Kristy McCaffrey is a writer of Old West Romances. She likes the peculiar, the fascinating, and the scientific; animals and the outdoors; her husband and teenaged children; history, symbols, and mythology. Grab a cup of tea and hang out by the fireside. Let's travel together.
Monday, April 25, 2016
Massacre At Camp Grant
By Kristy McCaffrey
Camp Grant in 1870
In the 1860’s and 1870’s, the state of unrest in the
southern Arizona Territory varied widely. At times, depredations by Apache
Indians was severe and led to an increased military presence in the area.
There existed, however, little unity among the tribes, and some of the more
peaceful bands suffered. The massacre at Camp Grant is one such example.
On April 30, 1871, a group of Pinal and Arivaipa Apache
Indians were slaughtered at Camp Grant, a crucial garrison located at the
outlet of Arivaipa Creek where it meets the San Pedro River, about sixty miles
northeast of Tucson.
Royal Emerson Whitman
Several months prior, First Lieutenant Royal Emerson Whitman
assumed command of Camp Grant. A respected officer from the northern side of
the Civil War, he likely viewed his new commission as reaching the end of the
earth. Camp Grant was nothing more than a rectangle of filthy adobe buildings
around a dusty parade ground.
In February 1871, five old Indian women from a band of
Arivaipa Apaches came to the post under a white flag, searching for a boy they
believed was held prisoner. Whitman treated the women kindly, and they stayed
for two days. When they left, they asked if they could return with more of
their people. Whitman agreed. Eight days later they came with more Indians,
along with goods to sell. Whitman again treated them well. The Apache said that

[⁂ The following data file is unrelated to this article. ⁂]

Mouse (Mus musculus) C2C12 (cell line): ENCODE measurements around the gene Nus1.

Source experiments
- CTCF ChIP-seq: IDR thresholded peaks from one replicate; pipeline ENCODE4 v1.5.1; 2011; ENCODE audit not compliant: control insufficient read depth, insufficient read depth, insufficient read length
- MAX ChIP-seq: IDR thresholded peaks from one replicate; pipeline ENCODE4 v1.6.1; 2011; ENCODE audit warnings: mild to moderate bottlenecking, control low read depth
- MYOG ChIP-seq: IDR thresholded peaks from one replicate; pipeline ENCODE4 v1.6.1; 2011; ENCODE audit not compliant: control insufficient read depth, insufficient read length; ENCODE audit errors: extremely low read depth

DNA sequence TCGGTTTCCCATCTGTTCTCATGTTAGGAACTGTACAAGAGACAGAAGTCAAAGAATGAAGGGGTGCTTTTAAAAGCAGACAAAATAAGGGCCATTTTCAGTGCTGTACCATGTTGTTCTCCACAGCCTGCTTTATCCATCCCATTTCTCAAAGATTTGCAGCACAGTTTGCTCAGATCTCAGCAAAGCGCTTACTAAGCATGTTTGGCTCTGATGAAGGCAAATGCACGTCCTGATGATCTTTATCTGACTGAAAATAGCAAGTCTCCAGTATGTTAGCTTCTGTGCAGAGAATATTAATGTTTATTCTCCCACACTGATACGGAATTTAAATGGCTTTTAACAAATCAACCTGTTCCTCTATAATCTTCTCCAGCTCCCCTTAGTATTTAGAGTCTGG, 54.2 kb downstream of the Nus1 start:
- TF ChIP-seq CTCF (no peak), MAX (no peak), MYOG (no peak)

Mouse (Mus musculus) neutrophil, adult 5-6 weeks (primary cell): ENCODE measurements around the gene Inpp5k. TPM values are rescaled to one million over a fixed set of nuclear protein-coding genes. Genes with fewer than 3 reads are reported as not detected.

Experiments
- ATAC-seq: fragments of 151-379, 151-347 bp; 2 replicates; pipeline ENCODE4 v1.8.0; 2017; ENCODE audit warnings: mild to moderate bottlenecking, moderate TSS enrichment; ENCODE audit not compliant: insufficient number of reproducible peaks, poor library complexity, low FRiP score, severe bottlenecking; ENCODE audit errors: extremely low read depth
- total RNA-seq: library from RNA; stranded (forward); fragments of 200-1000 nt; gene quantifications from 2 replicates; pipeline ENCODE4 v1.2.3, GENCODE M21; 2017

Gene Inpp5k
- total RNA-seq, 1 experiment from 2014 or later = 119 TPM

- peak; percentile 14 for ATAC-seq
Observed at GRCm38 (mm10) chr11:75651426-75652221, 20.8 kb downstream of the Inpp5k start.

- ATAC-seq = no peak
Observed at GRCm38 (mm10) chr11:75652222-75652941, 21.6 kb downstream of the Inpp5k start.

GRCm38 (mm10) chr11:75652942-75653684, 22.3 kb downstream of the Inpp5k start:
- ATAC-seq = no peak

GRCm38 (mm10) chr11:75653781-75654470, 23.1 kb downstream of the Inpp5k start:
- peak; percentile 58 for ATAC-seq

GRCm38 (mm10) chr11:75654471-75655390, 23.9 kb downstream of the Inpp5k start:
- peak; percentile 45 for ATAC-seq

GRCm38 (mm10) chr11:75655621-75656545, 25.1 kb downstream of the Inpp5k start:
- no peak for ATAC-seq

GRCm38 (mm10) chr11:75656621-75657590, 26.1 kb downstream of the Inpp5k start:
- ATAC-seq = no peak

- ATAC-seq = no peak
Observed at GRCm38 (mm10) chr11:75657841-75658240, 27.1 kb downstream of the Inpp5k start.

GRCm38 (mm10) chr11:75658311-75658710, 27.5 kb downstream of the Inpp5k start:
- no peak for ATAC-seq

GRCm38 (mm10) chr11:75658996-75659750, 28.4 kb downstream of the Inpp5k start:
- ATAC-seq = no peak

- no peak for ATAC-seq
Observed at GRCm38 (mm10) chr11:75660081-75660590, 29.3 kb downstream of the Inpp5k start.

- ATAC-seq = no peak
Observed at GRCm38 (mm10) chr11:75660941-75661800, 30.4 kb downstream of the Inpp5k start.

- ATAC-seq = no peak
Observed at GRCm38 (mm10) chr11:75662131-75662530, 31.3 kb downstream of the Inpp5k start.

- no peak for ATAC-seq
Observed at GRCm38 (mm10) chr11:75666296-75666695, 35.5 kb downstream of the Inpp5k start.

many of their band wanted to come in, and Whitman promised that he would
A few days later, more Apache arrived, represented by their
chief, Eskiminzin. Also present was a Pinal chief known to the whites as Capitán Chiquito, and a chief
called Santo. Whitman found Eskiminzin to be friendly. His people were weary of
the constant danger from the troops and wanted to settle down in their
ancestral territory along Arivaipa Creek. They wanted peace and asked Whitman
to give them tools and issue rations until a harvest was ready. This was a
common promise given to Indians at the time so the request wasn’t out of line.
Unfortunately, Whitman had no authority to make this peace
and explained this to Eskiminzin. He suggested they go to a reservation in the
White Mountains. But not all Apache got along, and Eskiminzin refused. Whitman
decided to take a chance with the thought that if he could pacify this band
then others might follow. He agreed for them to come in and that he would issue
a pound of beef and a pound of corn or flour per day per adult. He would also
allow them to gather mescal as needed. In the meantime, he would write his
commander to gain the required permission. He immediately sent word to
Department Commander George Stoneman at Drum Barracks, California.
At the beginning of March, Eskiminzin returned with his
entire band of Arivaipa Apaches—about 150 people. Soon, that number doubled,
and finally over 500 Indians had come in. Whitman could see that the Indians
were desperately poor so he made arrangements for the Arivaipa’s to gather hay
for the fort, at the rate of one penny a pound. In two months, over 150 tons was
brought in, worth $3000, which made the Apache wealthy. Before long, it wasn’t
just the women and children submitting to labor, but the warriors as well.
Whitman was firm but fair with the Indians. After a time, he